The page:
Friday, August 25, 2017

Returning to Beauty in Church Design: Article on NCR

The National Catholic Register recently published a good article by Trent Beattie on the ever growing trend back towards more traditional and more beautiful designs in churches, and some of the firms that are helping to bring this about. I was particularly struck by this line from David Riccio, who works for John Canning Studios, a firm that did some of the work on the shrine of Our Lady of Guadalupe in LaCrosse, Wisconsin.

“...beautiful churches usually cost no more than mediocre or ugly ones. ‘Mediocre or bad church designs can cost just as much as good ones, and the durability is not usually there, so you can easily end up paying even more over the years for a mediocre or bad design than a good one,’ Riccio said.”

(This reminds me of an occasion many years ago, when I was walking with a priest friend through the Roman streets near the Pantheon where many of the shops are that sell vestments and other church goods. In my youth an naiveté, I was surprised to notice that a polyester chasuble with a nightmarish design was more than three times as expensive as a chasuble and all of the additions, including the maniple, in the window of a more reputable firm down the street. To this, my priest said, “Oh yes, poverty is terribly expensive!”)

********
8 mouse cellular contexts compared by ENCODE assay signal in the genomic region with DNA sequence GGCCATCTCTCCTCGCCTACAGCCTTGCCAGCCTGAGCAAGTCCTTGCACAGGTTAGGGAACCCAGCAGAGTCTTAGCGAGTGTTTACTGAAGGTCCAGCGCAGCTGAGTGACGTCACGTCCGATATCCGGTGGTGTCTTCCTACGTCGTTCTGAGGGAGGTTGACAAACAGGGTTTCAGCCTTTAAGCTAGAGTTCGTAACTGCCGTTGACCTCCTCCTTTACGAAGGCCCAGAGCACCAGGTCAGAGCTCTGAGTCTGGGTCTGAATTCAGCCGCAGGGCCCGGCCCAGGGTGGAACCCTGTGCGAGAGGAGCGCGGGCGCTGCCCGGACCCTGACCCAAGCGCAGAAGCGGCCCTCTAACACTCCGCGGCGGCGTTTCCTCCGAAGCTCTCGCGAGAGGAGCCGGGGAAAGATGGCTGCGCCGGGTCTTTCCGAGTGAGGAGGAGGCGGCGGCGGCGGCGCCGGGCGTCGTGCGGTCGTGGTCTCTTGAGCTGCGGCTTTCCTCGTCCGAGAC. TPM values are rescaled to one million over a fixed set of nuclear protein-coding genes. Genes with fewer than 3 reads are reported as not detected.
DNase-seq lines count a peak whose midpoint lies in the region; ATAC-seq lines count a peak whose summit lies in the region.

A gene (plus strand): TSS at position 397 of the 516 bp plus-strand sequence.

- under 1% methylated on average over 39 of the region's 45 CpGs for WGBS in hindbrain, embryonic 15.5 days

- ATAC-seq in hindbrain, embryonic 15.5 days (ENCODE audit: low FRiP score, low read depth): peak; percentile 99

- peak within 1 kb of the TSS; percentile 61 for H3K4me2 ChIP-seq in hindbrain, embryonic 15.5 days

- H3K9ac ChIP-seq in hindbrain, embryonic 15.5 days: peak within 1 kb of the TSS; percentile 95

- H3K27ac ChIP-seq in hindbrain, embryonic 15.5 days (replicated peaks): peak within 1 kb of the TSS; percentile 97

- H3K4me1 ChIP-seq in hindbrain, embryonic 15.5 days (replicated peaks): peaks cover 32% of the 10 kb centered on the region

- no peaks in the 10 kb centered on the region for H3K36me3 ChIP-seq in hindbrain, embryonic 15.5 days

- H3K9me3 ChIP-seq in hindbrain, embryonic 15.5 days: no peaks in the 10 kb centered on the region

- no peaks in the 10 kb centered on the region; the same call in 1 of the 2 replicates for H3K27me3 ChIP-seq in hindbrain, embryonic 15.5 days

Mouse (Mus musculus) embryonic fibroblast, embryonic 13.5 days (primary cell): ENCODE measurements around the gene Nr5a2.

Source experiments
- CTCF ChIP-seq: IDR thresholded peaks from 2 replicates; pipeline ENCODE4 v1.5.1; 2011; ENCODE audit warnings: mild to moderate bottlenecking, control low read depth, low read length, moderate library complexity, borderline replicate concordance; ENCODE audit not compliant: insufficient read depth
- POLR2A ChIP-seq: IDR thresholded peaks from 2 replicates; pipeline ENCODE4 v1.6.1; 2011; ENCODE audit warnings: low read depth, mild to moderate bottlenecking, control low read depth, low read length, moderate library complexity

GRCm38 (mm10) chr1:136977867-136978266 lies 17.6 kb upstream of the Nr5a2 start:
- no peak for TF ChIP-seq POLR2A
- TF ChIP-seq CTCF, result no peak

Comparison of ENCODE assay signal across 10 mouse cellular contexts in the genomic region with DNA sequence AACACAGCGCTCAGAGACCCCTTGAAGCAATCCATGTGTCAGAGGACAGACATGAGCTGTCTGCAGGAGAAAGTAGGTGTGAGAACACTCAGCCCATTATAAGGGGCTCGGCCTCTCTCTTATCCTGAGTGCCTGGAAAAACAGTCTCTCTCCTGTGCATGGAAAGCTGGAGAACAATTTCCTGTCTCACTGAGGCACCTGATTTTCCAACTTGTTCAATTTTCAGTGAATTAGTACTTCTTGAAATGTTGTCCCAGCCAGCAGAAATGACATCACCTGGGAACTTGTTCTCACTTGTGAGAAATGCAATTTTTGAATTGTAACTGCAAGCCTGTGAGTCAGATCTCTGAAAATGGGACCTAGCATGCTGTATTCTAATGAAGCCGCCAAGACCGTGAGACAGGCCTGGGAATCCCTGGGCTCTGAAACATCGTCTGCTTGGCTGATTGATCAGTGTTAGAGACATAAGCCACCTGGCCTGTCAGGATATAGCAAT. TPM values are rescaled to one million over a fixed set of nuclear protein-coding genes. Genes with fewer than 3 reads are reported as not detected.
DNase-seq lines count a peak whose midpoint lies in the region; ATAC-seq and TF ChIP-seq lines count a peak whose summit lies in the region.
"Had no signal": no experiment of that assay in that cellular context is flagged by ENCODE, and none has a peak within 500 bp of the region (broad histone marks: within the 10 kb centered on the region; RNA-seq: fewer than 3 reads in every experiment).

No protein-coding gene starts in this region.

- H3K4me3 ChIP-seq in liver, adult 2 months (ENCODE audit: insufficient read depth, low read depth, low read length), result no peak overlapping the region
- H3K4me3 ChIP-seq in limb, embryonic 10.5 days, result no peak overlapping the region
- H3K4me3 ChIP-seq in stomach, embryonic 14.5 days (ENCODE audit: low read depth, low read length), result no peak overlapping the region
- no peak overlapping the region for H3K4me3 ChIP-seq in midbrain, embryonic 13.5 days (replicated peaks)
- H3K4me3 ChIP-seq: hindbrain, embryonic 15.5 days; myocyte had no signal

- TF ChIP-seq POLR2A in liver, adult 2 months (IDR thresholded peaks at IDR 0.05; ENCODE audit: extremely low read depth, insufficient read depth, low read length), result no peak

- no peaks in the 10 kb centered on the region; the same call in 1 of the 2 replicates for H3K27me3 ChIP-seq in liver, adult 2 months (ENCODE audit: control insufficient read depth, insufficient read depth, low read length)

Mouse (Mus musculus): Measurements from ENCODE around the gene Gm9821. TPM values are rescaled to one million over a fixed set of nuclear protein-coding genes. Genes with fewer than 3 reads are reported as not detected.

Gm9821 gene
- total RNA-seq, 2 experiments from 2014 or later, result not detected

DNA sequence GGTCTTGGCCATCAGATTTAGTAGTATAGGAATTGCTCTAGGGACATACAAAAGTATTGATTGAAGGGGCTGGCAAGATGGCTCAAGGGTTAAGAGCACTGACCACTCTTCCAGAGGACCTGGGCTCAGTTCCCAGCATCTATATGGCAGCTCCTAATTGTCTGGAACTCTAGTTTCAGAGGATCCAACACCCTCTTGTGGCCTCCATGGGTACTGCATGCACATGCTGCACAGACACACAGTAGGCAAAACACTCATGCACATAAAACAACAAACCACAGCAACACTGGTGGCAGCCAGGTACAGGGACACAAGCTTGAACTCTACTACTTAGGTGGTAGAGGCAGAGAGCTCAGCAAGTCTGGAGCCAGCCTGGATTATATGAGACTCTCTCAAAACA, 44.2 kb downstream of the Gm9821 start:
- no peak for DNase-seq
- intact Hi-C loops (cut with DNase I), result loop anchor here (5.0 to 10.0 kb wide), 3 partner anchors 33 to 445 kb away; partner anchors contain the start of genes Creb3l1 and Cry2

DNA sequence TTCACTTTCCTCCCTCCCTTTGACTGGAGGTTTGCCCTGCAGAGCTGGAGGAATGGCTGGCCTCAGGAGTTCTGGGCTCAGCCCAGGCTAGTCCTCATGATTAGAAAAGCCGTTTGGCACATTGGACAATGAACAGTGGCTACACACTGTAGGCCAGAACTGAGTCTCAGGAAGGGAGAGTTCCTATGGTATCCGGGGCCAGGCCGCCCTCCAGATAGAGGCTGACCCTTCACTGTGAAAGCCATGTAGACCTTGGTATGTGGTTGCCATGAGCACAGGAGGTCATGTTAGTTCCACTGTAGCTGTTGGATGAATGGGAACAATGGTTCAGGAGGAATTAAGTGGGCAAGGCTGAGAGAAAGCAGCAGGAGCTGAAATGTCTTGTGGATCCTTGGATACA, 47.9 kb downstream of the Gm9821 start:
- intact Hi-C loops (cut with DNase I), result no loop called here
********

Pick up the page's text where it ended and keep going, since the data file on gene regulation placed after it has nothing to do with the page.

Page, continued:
The article also mentions the church of St Pius X in Granger, Indiana, a new construction which replaced a far less attractive church from the 1970s, and the restoration of the St Turibius Chapel at the Pontifical Seminary Josephinum in Columbus, Ohio, both of which we have recently covered here. Here are photos of the latter as it looked before wreckovation, the results of the wreckovation, and the recent undoing of it.

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